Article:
Why Airlines Hardly Break-Even – Olajide, Airpeace Boss

Why Airlines Hardly Break-Even - Olajide, Airpeace Boss
Mrs. Toyin Olajide

Air Peace Ltd, a new entrant in the aviation industry, has already airlifted over 60,000 passengers within the three months of its operations. And, with her many years of experience in banking and aviation services, Managing Director and Chief Operating Officer of the airline, Mrs. Toyin Olajide, a chemical engineer, is in firm control. The energetic airline administrator actually started off as quality inspector with the Bellview Airlines, and subsequently moved to Dana Air as head of safety before pitching her tent at Air Peace Limited. Among other issues, Olajide spoke on opportunities and challenges for women in the aviation sector and how government can improve the ease of doing business in the sector.

It’s been said that flying planes is elitist given Nigeria’s growing middle class, what do you think airlines can do to change that impression?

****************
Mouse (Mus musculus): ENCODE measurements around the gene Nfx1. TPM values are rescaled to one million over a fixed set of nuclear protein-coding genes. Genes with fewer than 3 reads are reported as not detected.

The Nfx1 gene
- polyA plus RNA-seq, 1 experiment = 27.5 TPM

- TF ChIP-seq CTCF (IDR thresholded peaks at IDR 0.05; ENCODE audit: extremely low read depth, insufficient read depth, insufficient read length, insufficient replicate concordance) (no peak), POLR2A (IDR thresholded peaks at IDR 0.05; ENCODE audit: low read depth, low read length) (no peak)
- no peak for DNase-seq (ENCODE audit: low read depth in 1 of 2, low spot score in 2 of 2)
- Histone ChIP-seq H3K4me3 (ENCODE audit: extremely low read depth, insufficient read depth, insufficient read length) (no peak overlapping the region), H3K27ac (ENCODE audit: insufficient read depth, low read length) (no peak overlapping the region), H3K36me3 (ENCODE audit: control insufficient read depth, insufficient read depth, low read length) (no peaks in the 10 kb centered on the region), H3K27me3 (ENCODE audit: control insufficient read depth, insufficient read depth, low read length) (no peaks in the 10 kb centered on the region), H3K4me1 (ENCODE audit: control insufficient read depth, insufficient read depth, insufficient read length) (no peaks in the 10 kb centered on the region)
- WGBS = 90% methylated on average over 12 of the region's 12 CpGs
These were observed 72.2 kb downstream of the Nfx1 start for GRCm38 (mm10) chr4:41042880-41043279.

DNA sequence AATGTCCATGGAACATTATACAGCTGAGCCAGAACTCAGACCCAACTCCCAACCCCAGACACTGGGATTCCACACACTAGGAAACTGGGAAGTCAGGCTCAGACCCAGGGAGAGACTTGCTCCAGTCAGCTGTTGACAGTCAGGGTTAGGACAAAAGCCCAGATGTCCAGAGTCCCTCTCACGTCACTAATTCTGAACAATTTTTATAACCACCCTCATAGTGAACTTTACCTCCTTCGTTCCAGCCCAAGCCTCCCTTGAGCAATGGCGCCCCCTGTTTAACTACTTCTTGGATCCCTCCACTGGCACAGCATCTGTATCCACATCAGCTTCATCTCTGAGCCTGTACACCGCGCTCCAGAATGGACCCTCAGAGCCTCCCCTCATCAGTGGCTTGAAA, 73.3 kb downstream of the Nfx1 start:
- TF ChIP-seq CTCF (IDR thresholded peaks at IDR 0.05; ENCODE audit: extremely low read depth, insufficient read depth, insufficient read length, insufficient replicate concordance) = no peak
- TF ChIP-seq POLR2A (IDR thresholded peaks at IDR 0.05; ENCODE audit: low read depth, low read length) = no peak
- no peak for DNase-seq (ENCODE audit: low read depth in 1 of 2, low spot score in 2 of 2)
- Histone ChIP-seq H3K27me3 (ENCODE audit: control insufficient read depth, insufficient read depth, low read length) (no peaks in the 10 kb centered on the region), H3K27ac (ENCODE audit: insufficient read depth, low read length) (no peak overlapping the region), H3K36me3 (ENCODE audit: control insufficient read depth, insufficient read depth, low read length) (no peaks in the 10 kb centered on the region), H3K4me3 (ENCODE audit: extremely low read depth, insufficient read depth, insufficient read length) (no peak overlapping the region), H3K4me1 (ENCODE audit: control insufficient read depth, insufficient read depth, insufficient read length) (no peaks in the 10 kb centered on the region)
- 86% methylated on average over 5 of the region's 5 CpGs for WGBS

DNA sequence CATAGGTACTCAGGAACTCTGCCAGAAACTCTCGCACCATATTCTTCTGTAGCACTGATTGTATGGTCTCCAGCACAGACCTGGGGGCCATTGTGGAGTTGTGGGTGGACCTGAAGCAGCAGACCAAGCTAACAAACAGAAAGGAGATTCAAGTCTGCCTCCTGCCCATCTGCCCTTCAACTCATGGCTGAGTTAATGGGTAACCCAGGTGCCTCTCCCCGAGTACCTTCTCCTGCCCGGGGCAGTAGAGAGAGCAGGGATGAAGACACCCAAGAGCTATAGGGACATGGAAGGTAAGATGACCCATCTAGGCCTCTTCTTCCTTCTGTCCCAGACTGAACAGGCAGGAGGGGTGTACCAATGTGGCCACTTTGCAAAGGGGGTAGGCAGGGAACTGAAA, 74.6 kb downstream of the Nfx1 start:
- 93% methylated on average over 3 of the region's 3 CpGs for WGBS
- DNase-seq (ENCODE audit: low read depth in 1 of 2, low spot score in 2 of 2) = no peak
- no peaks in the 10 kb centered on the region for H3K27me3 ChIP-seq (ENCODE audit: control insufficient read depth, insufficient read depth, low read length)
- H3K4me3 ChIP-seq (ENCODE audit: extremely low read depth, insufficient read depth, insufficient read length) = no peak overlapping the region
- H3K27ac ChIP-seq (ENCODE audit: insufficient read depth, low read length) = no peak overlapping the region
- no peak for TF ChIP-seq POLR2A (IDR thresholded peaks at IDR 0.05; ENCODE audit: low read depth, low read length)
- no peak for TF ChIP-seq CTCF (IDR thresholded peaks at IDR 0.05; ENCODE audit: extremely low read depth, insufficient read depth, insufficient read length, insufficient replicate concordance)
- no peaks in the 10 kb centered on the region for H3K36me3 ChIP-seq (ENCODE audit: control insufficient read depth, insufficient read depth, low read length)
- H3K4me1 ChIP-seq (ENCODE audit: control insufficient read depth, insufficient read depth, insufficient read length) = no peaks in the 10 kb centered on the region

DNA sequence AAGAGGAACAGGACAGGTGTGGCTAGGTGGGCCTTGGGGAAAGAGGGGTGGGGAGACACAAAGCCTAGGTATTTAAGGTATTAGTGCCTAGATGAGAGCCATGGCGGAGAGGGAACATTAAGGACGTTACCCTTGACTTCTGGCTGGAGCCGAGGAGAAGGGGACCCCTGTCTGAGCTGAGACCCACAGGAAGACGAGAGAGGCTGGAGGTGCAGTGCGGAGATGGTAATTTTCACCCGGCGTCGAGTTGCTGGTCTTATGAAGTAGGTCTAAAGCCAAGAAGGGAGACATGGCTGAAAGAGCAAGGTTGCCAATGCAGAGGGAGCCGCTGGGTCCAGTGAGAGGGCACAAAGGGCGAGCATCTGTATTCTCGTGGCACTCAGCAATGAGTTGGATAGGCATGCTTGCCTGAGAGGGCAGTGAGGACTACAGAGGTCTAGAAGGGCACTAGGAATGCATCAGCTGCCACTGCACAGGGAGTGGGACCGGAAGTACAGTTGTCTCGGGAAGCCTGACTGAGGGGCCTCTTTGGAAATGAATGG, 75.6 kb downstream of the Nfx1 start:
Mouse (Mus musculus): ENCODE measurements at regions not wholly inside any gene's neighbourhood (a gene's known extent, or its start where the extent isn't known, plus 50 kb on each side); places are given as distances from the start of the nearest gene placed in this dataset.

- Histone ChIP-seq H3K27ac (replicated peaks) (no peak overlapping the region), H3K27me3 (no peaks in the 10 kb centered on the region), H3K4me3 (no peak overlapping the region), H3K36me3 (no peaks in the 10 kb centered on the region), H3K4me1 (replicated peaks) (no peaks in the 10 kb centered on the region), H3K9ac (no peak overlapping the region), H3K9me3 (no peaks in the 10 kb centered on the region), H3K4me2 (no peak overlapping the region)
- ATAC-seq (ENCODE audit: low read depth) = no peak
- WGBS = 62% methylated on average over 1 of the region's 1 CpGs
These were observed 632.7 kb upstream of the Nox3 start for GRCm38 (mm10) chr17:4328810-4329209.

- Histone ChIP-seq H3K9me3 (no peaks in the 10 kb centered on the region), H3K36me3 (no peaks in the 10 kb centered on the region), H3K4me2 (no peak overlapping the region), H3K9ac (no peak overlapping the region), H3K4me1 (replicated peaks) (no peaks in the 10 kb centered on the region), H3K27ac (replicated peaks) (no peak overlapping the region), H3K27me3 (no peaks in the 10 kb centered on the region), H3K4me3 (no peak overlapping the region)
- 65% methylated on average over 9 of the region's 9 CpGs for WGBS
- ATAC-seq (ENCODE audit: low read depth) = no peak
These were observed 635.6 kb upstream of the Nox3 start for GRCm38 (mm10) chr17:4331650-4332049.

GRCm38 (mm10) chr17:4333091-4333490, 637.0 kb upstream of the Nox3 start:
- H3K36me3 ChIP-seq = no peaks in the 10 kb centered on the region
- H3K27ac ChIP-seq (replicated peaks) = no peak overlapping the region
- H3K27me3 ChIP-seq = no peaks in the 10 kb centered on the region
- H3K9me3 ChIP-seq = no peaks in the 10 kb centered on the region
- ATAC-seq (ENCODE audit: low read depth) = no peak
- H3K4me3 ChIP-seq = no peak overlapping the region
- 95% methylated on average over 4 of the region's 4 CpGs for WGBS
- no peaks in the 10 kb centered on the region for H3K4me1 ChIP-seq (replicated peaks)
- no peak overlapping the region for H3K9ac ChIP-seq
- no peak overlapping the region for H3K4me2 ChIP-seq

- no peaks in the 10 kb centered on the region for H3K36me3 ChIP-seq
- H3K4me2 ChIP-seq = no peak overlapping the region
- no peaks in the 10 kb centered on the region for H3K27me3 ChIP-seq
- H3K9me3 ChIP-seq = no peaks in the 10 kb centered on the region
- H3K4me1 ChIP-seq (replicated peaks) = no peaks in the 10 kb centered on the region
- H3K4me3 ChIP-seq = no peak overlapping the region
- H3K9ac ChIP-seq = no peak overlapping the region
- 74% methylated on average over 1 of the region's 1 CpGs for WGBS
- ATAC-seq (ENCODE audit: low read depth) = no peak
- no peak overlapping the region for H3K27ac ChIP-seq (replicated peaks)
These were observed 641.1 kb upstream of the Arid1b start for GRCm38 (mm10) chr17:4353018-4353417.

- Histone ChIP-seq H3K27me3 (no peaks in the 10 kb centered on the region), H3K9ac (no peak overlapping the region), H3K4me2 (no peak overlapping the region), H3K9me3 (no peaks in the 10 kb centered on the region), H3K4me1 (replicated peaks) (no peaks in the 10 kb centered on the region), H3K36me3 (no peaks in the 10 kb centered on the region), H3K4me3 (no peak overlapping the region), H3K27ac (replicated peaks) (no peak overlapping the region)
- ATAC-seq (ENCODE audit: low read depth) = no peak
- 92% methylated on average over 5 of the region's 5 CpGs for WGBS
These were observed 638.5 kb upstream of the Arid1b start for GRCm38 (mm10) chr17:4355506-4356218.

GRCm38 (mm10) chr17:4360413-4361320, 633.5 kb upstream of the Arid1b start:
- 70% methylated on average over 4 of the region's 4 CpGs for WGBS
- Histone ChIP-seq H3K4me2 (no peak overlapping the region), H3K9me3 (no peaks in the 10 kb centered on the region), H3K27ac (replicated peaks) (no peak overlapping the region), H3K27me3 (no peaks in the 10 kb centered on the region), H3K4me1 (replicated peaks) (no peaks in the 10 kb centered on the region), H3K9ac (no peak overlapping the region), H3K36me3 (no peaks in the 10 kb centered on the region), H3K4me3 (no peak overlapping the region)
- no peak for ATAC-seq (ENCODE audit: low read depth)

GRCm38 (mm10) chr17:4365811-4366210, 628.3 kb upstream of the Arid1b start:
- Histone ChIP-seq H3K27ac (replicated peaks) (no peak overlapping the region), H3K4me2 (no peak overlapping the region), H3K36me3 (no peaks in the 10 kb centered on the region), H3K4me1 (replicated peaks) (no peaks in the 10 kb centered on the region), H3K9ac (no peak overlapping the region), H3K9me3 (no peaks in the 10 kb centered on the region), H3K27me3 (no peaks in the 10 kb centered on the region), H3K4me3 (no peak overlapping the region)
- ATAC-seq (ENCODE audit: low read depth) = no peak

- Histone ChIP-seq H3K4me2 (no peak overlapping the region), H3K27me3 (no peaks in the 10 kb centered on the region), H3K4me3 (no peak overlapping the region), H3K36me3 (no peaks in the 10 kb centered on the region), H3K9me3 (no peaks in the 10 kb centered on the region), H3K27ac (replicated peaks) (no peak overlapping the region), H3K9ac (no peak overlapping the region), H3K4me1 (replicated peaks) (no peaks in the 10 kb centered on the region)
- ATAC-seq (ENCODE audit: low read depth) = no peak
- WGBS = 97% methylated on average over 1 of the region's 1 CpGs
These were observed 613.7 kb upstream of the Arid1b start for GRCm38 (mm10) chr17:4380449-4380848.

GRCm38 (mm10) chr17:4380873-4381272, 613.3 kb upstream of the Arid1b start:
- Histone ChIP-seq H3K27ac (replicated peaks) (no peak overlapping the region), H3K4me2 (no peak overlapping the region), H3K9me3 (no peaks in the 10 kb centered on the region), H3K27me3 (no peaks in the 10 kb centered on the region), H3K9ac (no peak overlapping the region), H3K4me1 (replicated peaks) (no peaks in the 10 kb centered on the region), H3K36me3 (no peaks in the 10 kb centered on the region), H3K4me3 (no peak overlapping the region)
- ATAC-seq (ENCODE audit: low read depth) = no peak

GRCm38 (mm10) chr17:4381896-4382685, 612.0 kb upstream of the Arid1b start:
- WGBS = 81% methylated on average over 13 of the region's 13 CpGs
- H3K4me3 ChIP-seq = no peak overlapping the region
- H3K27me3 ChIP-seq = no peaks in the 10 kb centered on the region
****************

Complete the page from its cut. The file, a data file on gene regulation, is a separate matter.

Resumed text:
THE emerging and existing middle class in Nigeria are mostly educated and better paid. There is no doubt that a large, expanding, enlightened and conscious middle class is healthy for the aviation industry despite the prevailing economic realities. However, if we expect more Nigerians to fly, air travels need to be more affordable with increased awareness. The only way to achieve this is if the overhead on the airlines is greatly reduced. The multiple charges imposed on the operators are too high for any airline to break even, let alone run profitably or recover their operating costs.

The Federal Government has been assisting the operators greatly, but should do more by prevailing on aviation agencies to cut down on the multiple charges imposed on operators. Even the elite these days don’t exactly fly economy class it is mostly flown by the middle class.

What, in your opinion, is the most critical issue government should fix in the aviation industry?

Government should subsidise aviation jet fuel as this accounts for 40 to 50 per cent of an airline’s operating cost, if the airline must break even.

Could you share your thoughts on the somewhat short lifespan of airlines in Nigeria and what does your company plan to do differently?

It is very disheartening because Airline business is a huge investment that may not be recovered within a short lifespan. However, our plan is to adopt intelligent, progressive, and aggressive marketing with a higher level of professionalism and operational standard than is the norm in the industry.

Embarrassing airplane crashes have been recorded in recent years, how do you hope to engender confidence in your own operations?